From the daily archives: Friday, May 7, 2010

Agents assigned to the Nogales Station’s Interstate 19 checkpoint encountered a male juvenile Wednesday with methamphetamines taped to his body. The total weight of the narcotics was slightly more than half a pound. The youth, a United States citizen, was held for processing and transfer to the Drug Enforcement Administration.

Drug smuggling organizations have customarily targeted vulnerable members of society to transport contraband into the United States. These organizations are stepping up their efforts to recruit juveniles to do their dirty work. Young people enticed by promises of the quick buck, are susceptible to being drawn into and becoming victims of these organizations.

Despite the efforts of desperate drug smugglers, the Border Patrol remains alert and committed to preventing illegal drugs from reaching the hands of children in our communities. Checkpoints, part of the Border Patrol’s Defense-in-Depth strategy, continue to be an effective means for curbing the flow of such contraband into the United States. The Tucson Sector Border Patrol has seized approximately 46 pounds of methamphetamines in the current fiscal year which began on Oct. 1, 2009.

 

Imagine a U.S. border guard on the take waving through a truck filled with weapons, drugs, explosives, or even a dirty bomb.

It’s that kind of scenario that keeps the FBI very focused on weeding out the occasional dishonest government official who accepts bribes to allow people or contraband into this country illegally.

“Because of its impact on national security, crookedness at our borders is one of the top priorities in our public corruption program,” says Special Agent Keith Byers, a public corruption supervisor in our Chicago office (and formerly assigned to the Public Corruption Unit at FBI Headquarters). “While it’s true that the most common acts of border corruption involve drug trafficking and human smuggling, a single incident of the wrong person getting into the country could result in a catastrophe.”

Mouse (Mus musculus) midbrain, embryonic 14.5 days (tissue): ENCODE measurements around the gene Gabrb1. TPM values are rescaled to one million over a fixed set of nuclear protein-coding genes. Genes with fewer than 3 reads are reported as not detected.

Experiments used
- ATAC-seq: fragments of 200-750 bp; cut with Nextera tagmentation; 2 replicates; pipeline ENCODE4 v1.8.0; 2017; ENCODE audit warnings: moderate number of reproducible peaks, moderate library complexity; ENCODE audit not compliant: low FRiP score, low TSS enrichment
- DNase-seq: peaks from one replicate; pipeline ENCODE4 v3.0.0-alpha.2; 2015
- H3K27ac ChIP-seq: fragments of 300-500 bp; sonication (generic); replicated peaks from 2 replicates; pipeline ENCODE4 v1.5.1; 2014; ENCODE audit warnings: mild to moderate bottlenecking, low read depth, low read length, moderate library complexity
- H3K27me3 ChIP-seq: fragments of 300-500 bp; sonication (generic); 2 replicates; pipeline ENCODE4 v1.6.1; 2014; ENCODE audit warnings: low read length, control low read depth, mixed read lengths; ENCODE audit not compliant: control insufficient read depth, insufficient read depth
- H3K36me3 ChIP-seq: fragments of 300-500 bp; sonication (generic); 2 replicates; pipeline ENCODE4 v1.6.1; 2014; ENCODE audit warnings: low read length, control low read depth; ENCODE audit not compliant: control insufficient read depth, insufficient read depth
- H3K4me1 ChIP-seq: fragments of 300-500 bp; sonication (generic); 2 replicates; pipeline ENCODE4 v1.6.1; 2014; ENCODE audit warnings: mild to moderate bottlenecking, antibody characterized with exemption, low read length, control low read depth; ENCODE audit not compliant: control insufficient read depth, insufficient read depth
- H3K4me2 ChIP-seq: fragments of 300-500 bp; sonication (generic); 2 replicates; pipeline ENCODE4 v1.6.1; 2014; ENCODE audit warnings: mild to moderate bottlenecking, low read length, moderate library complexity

A few more possibilities of what could go wrong:

  • A corrupt officer might believe that he or she is accepting a bribe in return for allowing a carload of illegal immigrants to enter the country, when those individuals may actually be hard-core gang members or terrorists.
  • A crooked official who expedites someone’s immigration paperwork or helps someone obtain an identification document in return for a bribe could potentially be facilitating the operation of a terrorist cell, foreign counterintelligence network, or major criminal enterprise.
  • A corrupt officer could knowingly or unknowingly allow entry of a truck, rail car, ship, or airplane carrying weapons of mass destruction, chemical or biological weapons, or bomb-making materials.

A multi-agency response. FBI-led Border Corruption Task Forces are the cornerstone of our efforts to root out this kind of corruption. Initially located primarily along our nation’s southwest border, we now also have task forces in Detroit, Miami, and San Juan, and we are setting up others in cities like Buffalo, Newark, and Seattle. These task forces generally consist of representatives from the FBI, Department of Homeland Security agencies (including Customs and Border Protection Internal Affairs, Transportation Security Administration, Immigration and Customs Enforcement, and Department of Homeland Security—Office of Inspector General), and state and local law enforcement.

And we’ve just created a National Border Corruption Task Force at FBI Headquarters. It’s role—much like that of our National Joint Terrorism Task Force—is to coordinate the activities of these regional task forces, especially in the areas of investigations, training, and inter-agency cooperation.

Through joint investigations with our partners, we’ve been able to uncover the corrupt acts of federal agents, local police, correctional officers, military personnel, and even U.S. government employees responsible for issuing passports, visas, green cards, etc. And in many instances, we’ve had success with some of the same sophisticated techniques we’ve used so effectively in the past—including undercover operations and court-authorized electronic surveillance.

Post 9/11, the ranks of those responsible for securing our borders began to swell, as did the opportunities for corruption. And while most of these individuals are honest and dedicated public servants, we will continue working to uncover those few bad apples whose illegal deeds could potentially put an entire nation at risk.

Resources:
Abused Trust: The Case of the Crooked Border Official
Investigating Public Corruption

 
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